A perfect example is the company's new store on the ground floor of a new apartment building in Verado, an area just beginning to see residential growth. "The store isn't doing nearly what it needs to right now, but we see it as an investment," observes Proulx.
While the strategy entails risk, it might be the best competitive approach to take in a market where the population is expected to double in the next 20 to 25 years. In fact, Arizona shows so much promise that for now, Bashas' isn't looking elsewhere for growth.
Diversity at work
Part of the reason Bashas' has expanded so successfully is because of its responsiveness to the needs of individual neighborhoods.
One of its oldest downtown Phoenix stores, located in the multicultural Willow district, has been remodeled to create a "retro" feel and celebrate the neighborhood's history. Employees wear old-fashioned uniforms, while photographs on the walls depict the neighborhood and Bashas' stores as they looked many years ago. As the neighborhood's makeup began to lean more toward ethnic diversity and price-value shoppers, the company initially planned to convert the store to the Food City banner, but after members of the community loudly lobbied to hold on to their Bashas', management relented.
Hundreds of miles away, Bashas' is the only supermarket operator in Arizona that runs stores on the Navajo Nation reservation.
"We were invited -- we're guests on their land," explains Proulx. "In 1980 the Navajo Nation sent letters to major retailers inviting them to visit and to potentially enter an agreement to build a store there. Eddie picked up the phone right away and called the chairman of the reservation. He said, 'I want to be your grocer.' A year later we opened our first store there."
Today there are seven Dine Markets on the Navajo Nation reservation and three Bashas' stores on the Apache and Tohono O'odham reservations. The stores differ from Bashas' conventional format mainly in their product mix. Whole mutton, veterinarian supplies, animal feed, and yarn used to make rugs are just a few of the items tailored to Native American customers. At least 95 percent of the stores' employees are Native American, and most of them speak both English and Navajo. Signage in the stores is also bilingual.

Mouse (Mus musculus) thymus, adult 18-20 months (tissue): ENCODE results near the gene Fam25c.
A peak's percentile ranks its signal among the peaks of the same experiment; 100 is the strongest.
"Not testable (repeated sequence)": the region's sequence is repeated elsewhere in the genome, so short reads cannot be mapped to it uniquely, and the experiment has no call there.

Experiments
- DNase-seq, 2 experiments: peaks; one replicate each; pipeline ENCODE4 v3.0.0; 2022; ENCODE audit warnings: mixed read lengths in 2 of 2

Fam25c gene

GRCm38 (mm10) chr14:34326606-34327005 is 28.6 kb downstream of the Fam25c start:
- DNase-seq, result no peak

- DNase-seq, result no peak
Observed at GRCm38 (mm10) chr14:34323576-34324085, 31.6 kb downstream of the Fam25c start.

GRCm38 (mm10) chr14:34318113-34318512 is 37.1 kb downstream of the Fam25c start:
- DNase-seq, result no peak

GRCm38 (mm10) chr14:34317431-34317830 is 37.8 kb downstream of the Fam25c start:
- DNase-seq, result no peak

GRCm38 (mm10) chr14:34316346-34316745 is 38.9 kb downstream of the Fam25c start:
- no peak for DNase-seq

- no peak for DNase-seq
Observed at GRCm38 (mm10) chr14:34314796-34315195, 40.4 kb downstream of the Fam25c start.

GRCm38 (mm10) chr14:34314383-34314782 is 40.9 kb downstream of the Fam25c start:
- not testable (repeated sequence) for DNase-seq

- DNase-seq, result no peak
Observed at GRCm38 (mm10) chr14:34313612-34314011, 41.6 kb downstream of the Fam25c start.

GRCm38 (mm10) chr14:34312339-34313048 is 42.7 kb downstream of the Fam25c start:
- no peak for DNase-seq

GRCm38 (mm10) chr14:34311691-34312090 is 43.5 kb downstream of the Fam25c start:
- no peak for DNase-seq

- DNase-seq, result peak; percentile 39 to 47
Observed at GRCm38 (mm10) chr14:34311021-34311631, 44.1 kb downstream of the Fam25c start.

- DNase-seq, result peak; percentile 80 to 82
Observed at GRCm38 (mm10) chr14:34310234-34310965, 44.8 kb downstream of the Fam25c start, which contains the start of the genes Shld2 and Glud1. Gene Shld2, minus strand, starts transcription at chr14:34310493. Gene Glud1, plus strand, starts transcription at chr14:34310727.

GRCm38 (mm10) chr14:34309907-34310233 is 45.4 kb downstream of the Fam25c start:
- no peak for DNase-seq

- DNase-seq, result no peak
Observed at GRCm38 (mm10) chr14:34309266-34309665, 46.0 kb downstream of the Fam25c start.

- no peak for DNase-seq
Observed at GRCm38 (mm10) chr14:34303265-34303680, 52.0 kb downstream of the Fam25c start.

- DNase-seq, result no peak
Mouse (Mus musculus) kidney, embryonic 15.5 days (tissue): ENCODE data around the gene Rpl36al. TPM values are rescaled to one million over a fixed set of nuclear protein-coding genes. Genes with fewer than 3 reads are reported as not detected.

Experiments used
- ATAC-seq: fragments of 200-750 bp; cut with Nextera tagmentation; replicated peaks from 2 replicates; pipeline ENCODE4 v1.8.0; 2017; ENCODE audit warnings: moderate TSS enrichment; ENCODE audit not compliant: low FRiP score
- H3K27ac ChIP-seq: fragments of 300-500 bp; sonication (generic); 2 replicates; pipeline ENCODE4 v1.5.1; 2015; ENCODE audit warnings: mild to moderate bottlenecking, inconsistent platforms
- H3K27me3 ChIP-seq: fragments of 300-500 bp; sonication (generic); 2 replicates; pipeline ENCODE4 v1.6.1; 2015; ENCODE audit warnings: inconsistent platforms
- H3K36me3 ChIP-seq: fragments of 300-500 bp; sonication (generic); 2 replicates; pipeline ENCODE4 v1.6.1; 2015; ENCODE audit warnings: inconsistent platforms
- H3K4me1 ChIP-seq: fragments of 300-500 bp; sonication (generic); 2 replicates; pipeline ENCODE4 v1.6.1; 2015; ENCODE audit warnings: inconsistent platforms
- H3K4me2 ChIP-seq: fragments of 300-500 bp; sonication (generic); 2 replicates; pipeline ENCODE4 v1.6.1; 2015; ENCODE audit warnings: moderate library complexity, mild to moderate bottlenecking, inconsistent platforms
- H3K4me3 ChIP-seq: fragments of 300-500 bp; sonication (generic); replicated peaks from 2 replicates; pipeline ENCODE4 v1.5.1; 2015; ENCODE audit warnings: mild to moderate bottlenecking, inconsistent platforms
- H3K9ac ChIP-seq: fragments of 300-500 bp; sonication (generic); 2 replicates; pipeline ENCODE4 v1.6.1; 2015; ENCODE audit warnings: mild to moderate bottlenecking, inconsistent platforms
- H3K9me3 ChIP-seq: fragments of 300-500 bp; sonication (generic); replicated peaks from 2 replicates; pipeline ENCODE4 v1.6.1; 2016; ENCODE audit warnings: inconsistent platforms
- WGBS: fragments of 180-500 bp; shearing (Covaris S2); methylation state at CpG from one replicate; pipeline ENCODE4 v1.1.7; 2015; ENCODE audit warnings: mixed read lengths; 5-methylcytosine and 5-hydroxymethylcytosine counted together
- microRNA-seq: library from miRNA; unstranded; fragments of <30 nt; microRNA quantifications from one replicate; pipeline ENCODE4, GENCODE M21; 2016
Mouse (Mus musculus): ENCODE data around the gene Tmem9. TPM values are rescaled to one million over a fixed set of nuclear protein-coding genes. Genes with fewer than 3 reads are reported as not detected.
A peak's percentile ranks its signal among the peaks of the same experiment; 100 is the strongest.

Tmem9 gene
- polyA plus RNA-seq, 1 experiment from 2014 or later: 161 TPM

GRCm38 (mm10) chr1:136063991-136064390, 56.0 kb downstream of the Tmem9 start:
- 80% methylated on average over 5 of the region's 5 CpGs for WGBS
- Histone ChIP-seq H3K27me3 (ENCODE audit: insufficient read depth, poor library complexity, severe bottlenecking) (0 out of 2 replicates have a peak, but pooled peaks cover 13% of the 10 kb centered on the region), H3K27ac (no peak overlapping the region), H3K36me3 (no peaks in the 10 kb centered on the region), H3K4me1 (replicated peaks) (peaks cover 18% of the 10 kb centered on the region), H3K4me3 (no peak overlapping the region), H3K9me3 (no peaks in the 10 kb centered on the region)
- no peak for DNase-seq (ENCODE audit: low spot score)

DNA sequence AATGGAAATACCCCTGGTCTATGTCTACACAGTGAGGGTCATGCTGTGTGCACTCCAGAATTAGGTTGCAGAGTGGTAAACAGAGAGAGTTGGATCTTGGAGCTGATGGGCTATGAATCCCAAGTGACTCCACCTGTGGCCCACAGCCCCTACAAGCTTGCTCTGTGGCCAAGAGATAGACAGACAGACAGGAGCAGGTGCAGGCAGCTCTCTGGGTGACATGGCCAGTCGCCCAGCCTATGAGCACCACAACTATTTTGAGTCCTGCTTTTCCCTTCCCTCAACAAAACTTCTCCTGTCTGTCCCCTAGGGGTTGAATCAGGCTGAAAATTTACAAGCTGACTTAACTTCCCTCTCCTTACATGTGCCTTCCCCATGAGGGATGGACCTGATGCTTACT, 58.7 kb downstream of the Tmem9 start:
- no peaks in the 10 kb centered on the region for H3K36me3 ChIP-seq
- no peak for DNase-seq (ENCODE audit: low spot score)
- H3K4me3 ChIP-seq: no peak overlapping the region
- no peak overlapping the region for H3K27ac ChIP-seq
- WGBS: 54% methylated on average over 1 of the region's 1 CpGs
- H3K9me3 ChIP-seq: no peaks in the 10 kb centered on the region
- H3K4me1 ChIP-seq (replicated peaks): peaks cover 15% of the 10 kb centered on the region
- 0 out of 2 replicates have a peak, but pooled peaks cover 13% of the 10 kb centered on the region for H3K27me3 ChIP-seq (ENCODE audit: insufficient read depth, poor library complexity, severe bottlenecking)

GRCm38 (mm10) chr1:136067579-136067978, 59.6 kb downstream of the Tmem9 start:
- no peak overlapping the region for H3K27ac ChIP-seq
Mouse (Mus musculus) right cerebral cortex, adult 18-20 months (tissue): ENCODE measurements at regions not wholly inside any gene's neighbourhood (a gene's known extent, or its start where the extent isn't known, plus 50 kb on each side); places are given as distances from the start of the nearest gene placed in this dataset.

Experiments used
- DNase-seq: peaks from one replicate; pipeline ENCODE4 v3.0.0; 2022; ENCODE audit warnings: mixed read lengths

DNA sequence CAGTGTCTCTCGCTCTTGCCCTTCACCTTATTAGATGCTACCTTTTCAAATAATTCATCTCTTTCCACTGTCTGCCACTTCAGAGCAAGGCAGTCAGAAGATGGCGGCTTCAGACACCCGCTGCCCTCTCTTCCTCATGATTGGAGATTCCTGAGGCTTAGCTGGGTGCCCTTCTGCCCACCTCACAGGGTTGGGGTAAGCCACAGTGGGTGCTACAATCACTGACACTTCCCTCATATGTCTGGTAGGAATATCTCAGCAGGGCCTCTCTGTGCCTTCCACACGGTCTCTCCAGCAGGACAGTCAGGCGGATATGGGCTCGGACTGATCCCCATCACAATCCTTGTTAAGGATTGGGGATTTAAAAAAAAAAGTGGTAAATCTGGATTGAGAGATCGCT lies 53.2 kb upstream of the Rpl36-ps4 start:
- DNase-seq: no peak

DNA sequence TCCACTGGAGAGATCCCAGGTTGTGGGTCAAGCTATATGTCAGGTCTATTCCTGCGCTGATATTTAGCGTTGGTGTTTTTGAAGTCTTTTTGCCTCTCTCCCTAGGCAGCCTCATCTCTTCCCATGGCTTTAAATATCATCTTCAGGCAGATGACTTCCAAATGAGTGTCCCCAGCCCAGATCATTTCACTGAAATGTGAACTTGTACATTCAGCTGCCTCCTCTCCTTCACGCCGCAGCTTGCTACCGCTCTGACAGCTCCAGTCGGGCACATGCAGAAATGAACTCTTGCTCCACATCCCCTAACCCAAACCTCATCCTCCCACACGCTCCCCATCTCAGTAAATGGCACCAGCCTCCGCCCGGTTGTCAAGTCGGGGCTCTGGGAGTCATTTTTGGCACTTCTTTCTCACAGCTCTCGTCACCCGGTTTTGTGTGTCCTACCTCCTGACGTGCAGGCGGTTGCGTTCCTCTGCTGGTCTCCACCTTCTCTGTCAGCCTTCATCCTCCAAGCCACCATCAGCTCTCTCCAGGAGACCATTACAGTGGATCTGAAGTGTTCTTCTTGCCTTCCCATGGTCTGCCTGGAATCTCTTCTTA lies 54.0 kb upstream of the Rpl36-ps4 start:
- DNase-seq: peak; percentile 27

Bashas' other ethnic concept, Food City, serves two purposes: It's a banner aimed at Arizona's always-growing Latino population, but it's also an EDLP format that can be tweaked to appeal strictly to price-conscious shoppers.
The format brings in nearly half of the company's sales, although its contribution to margins is lower. "We bring in a lower margin than the conventional stores, but we make it up in volume," says Tom Swanson, v.p. and general manager of Food City and a 23-year veteran of Bashas'.
Typical deals at Food City include $1.99 for a gallon of milk, $3.99 for five dozen eggs, and 99 cents for one pound of Bar-S bologna, one of the store's top sellers. Pallet drop aisles ensure rapid sales of the quickest-moving shelf-stable items.
Over the past decade Food City has evolved from a single store to a 62-unit chain -- an amazing feat of ethnic retailing for a privately owned grocer. Only one Food City has been built from the ground up; the division grew mostly via store acquisitions and conversions from Bashas' conventional stores to keep pace with neighborhood demographic changes.
Food City's stores carry an array of authentic products and sport service meat, bakery, seafood, and tortilleria departments. Perishables account for 60 percent to 65 percent more sales than in the general market, says Robert Ortiz, v.p. of sales and merchandising for Food City, who has been with Bashas' for 26 years.
The product makeup differs from store to store, says Swanson, since "the store directors have a lot of autonomy to do what they want." A lot of the Hispanic-owned companies have brokers in the area, which facilitates direct buying, he adds.